Weberian and neo-Weberian social scientists ascribe the rise in state sanctioned mass death since the fourteenth century to forces such as intellectualization, rationalization and the disenchantment of the world. In this study, I suggest that the obscene rise in state sanctioned mass death is better explained by exploring a uniquely modern social form, the value form of the commodity, which reproduces itself precisely by retreating behind and then annihilating its material form of appearance. What makes this social form particularly dangerous, however, is that it has become the model for and embodiment of what most social actors understand by contemporary spirituality.
The biblical Christian call to overcome evil with good seems to be at the foundation of the achievements of the last centuries of Western culture. It appears paradoxical that, at the same time, the problem of evil, in spite of its gruesome persistence, has been neglected in Western formal thought. This article argues that the discourse of ethics provides for a way of coping with evil that not only produces the paradoxical result referred to above but favors some of the expressions of evil that torment our present, such as religious fundamentalisms and social discrimination and exclusion. Reading about the deconstruction of ethics as portrayed in the work of John D. Caputo and reflecting on his contribution to a poetics of obligation is suggested as a new perspective for perceiving the matter. It is evil suffered by others that is focus here of the problem of evil. Obligation, a disquieting inhabitant of ethics, is regarded as a call to responsibility towards victims—which in most cases are victims of the evil we produce. Caputo’s motiefs of the “jewgreek,” the “wholly other,” “disaster,” and “the flesh” are examined in order to illuminate our way.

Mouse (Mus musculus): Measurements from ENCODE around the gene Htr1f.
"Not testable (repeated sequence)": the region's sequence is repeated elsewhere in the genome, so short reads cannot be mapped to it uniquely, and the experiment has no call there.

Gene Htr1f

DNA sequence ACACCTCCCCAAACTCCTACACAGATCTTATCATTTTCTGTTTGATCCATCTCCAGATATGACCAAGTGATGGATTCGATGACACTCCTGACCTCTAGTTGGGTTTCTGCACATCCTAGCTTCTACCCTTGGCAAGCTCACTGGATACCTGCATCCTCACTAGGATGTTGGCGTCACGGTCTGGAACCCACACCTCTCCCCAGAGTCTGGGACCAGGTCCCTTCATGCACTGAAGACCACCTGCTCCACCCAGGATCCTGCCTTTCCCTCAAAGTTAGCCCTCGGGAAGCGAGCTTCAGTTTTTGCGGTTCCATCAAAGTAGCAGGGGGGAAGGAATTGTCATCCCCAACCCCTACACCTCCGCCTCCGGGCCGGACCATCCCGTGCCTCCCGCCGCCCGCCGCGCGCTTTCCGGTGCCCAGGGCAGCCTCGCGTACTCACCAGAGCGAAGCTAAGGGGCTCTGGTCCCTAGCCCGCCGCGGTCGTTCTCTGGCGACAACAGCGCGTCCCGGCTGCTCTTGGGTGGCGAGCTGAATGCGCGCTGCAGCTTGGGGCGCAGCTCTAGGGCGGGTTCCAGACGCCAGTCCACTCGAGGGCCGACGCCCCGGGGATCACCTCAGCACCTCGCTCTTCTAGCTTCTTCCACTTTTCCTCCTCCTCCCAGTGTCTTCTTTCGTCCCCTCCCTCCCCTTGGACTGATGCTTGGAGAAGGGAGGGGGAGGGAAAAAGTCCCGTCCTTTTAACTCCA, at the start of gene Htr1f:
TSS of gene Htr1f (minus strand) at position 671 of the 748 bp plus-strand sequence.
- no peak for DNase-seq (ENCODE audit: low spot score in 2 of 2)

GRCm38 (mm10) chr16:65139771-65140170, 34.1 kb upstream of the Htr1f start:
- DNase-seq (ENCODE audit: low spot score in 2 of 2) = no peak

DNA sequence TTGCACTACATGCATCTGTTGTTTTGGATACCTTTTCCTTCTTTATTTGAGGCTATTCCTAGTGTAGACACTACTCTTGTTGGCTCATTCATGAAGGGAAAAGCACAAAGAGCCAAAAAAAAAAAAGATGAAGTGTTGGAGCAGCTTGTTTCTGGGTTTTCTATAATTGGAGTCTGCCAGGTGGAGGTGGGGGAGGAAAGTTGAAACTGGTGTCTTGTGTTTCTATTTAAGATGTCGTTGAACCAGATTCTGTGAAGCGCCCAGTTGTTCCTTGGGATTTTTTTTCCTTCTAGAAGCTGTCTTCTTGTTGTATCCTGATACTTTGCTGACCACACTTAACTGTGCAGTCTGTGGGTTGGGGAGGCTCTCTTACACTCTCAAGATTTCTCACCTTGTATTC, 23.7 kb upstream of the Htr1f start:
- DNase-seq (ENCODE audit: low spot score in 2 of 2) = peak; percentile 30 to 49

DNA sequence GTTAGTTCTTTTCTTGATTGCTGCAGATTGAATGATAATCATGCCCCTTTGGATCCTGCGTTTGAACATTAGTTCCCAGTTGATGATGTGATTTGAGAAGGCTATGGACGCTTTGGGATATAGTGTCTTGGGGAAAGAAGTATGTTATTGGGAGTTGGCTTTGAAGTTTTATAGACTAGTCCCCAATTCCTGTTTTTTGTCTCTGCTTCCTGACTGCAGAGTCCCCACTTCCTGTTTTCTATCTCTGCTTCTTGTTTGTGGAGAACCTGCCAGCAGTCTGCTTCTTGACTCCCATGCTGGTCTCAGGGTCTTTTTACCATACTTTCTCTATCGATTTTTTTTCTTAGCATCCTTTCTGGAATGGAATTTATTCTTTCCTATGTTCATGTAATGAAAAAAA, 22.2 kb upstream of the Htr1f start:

This paper looks at immanent approaches to the question of evil. Since the distinction between good and evil is not inherent to nature from this perspective, some clarifications on the origin of that distinction are indispensable. A naturalistic reading of the “Fall of Humankind” shows how this normativeness is linked to the problem of self-image, self-awareness and inner judgment. The first philosopher of immanence discussed is Spinoza and then Nietzsche and Freud. All three thinkers formulate variations on the theme of self-preservation as a natural principle. The paper goes on to question whether the “radical evil” of totalitarian regimes has not altered these naturalist interpretations of evil. It concludes the circle of reflections on self-awareness and inner judgment by referring to Hannah Arendt’s analysis of thoughtlessness and its role in “the banality of evil.”
This article argues for the necessity of “tragic wisdom” in the contemporary West, despite its having made tragedy part of its cultural unconsicous, for learning to live a good life actively and courageously. The article thus deals with three elements of the tragic vision: necessity, suffering, and an active response, which together affirm life. The first, which is further divided into absolute and contingent necessity, points first to the need to accept what happens to one. The second refers to the actuality of suffering. The active response concerns an affirmation of life, symbolized in part by the Dionysian reality of life found in Nietzsche, a learning to laugh with the tragic vision.
Paul R. Fries